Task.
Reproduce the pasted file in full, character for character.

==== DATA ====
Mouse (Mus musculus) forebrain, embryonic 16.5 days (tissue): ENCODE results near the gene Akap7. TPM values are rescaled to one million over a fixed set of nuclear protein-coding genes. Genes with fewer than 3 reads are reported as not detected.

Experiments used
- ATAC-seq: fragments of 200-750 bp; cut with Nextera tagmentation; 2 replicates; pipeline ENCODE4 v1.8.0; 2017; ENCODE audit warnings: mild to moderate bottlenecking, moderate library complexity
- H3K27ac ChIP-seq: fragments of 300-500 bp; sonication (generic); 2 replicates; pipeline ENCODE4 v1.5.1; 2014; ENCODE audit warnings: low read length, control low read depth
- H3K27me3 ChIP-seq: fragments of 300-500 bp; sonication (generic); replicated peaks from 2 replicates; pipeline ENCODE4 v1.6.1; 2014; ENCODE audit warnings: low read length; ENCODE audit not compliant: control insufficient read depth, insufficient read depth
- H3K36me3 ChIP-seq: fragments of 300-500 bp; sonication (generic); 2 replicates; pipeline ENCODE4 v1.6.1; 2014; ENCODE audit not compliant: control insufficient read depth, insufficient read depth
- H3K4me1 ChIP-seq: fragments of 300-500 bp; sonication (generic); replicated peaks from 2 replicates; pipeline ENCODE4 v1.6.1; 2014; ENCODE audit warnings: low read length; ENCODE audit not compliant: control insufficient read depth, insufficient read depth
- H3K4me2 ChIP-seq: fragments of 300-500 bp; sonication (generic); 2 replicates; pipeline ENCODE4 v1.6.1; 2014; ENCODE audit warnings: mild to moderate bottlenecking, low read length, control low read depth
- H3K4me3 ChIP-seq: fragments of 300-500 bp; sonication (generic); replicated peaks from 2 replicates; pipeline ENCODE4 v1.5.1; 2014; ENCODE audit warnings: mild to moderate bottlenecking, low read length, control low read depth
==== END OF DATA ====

Mouse (Mus musculus) forebrain, embryonic 16.5 days (tissue): ENCODE results near the gene Akap7. TPM values are rescaled to one million over a fixed set of nuclear protein-coding genes. Genes with fewer than 3 reads are reported as not detected.

Experiments used
- ATAC-seq: fragments of 200-750 bp; cut with Nextera tagmentation; 2 replicates; pipeline ENCODE4 v1.8.0; 2017; ENCODE audit warnings: mild to moderate bottlenecking, moderate library complexity
- H3K27ac ChIP-seq: fragments of 300-500 bp; sonication (generic); 2 replicates; pipeline ENCODE4 v1.5.1; 2014; ENCODE audit warnings: low read length, control low read depth
- H3K27me3 ChIP-seq: fragments of 300-500 bp; sonication (generic); replicated peaks from 2 replicates; pipeline ENCODE4 v1.6.1; 2014; ENCODE audit warnings: low read length; ENCODE audit not compliant: control insufficient read depth, insufficient read depth
- H3K36me3 ChIP-seq: fragments of 300-500 bp; sonication (generic); 2 replicates; pipeline ENCODE4 v1.6.1; 2014; ENCODE audit not compliant: control insufficient read depth, insufficient read depth
- H3K4me1 ChIP-seq: fragments of 300-500 bp; sonication (generic); replicated peaks from 2 replicates; pipeline ENCODE4 v1.6.1; 2014; ENCODE audit warnings: low read length; ENCODE audit not compliant: control insufficient read depth, insufficient read depth
- H3K4me2 ChIP-seq: fragments of 300-500 bp; sonication (generic); 2 replicates; pipeline ENCODE4 v1.6.1; 2014; ENCODE audit warnings: mild to moderate bottlenecking, low read length, control low read depth
- H3K4me3 ChIP-seq: fragments of 300-500 bp; sonication (generic); replicated peaks from 2 replicates; pipeline ENCODE4 v1.5.1; 2014; ENCODE audit warnings: mild to moderate bottlenecking, low read length, control low read depth